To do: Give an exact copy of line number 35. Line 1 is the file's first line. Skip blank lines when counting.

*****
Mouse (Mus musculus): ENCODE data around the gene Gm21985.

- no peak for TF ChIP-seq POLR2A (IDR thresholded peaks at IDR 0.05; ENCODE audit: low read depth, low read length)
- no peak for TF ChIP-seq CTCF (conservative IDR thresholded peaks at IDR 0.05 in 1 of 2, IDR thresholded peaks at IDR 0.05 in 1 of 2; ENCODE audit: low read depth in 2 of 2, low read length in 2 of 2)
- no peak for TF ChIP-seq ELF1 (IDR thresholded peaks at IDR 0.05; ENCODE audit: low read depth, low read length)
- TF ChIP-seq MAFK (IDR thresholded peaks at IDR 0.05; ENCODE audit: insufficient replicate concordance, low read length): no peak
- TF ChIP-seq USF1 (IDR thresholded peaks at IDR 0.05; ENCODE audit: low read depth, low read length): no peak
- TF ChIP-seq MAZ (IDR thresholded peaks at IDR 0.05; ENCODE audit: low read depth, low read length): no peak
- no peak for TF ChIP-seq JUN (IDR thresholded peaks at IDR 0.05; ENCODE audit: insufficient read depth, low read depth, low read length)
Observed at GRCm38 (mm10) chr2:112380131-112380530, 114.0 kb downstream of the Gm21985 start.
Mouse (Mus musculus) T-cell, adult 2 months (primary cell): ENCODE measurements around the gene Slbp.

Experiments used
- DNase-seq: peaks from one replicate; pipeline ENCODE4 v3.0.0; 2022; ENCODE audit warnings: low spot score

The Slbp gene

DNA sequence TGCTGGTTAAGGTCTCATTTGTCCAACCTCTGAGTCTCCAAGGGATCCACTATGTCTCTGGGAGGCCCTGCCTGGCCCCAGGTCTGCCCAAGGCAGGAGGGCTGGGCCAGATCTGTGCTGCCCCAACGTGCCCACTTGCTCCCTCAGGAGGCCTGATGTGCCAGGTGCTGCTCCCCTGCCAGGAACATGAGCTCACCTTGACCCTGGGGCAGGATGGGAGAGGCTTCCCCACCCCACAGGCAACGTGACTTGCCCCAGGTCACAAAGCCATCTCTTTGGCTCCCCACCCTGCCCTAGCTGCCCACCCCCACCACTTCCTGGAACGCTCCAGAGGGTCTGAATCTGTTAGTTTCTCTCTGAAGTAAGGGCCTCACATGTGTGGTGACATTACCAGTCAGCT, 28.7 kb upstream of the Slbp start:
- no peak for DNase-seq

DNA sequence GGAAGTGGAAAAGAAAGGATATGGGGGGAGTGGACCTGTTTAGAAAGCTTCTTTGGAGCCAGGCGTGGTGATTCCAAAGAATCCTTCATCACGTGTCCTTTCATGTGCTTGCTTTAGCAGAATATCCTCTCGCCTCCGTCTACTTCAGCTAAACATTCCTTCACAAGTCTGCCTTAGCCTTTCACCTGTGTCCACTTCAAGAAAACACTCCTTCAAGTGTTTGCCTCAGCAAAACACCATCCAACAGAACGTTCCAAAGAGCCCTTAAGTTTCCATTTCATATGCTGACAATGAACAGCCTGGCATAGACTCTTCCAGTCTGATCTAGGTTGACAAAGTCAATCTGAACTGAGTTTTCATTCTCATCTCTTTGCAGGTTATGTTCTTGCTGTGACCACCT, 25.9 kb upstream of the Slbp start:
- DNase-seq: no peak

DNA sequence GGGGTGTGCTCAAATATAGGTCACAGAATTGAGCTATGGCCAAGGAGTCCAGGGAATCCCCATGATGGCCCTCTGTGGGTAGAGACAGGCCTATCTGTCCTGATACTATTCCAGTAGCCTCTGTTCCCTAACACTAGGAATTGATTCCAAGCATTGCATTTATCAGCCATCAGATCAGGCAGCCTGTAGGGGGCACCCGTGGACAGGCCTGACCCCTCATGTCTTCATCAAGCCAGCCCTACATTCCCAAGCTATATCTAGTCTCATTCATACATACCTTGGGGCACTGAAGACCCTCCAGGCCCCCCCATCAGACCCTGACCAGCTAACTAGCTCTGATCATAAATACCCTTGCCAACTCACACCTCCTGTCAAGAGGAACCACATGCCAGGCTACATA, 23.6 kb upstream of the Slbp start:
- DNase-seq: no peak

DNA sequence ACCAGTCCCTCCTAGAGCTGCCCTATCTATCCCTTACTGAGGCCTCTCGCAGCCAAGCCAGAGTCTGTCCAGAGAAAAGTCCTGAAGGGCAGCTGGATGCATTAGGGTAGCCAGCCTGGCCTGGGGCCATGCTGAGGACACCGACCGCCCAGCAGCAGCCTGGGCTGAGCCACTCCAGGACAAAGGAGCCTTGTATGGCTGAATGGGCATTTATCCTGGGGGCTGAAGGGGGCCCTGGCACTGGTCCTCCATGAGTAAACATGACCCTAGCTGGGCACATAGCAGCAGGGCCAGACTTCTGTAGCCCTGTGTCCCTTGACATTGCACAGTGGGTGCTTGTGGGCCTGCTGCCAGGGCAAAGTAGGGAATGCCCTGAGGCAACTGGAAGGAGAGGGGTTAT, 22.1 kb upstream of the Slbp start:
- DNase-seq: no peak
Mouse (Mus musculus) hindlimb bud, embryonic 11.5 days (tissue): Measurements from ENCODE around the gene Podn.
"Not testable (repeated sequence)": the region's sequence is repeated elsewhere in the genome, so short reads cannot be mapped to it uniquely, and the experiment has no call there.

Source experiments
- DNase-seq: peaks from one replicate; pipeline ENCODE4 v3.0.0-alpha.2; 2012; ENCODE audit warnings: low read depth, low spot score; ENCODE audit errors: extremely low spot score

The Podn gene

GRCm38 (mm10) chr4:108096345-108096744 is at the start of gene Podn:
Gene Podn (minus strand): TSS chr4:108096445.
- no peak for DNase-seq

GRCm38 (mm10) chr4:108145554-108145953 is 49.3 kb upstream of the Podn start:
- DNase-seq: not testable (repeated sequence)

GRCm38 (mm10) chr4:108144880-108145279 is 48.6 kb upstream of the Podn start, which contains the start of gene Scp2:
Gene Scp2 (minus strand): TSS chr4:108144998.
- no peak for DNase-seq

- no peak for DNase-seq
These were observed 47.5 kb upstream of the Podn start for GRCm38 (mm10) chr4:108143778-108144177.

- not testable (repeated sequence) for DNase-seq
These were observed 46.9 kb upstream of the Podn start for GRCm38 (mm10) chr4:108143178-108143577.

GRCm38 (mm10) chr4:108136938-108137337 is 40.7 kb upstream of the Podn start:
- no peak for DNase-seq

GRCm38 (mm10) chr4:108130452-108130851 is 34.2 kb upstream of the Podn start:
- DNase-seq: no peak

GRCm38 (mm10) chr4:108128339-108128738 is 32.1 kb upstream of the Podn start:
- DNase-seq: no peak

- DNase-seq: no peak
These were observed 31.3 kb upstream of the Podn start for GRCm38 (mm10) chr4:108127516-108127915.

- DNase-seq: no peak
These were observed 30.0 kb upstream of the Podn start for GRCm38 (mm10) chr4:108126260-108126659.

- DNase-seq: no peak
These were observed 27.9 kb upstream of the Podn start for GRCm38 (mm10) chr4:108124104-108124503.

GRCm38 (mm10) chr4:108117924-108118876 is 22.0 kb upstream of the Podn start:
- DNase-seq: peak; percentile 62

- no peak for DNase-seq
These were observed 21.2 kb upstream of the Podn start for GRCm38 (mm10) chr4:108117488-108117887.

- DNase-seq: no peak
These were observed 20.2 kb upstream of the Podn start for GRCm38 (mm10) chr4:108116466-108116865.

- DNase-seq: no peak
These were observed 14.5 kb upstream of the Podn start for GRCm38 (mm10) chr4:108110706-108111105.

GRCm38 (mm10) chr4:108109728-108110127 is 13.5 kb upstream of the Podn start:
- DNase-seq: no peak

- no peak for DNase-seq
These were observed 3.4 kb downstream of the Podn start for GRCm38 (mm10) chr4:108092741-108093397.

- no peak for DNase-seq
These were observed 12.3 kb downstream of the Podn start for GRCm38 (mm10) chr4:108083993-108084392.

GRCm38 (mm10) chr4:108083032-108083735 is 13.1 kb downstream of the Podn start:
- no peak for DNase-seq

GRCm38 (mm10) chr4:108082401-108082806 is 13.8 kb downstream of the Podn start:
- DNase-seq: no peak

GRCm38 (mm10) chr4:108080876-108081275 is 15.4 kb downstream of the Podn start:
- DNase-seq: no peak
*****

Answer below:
- no peak for DNase-seq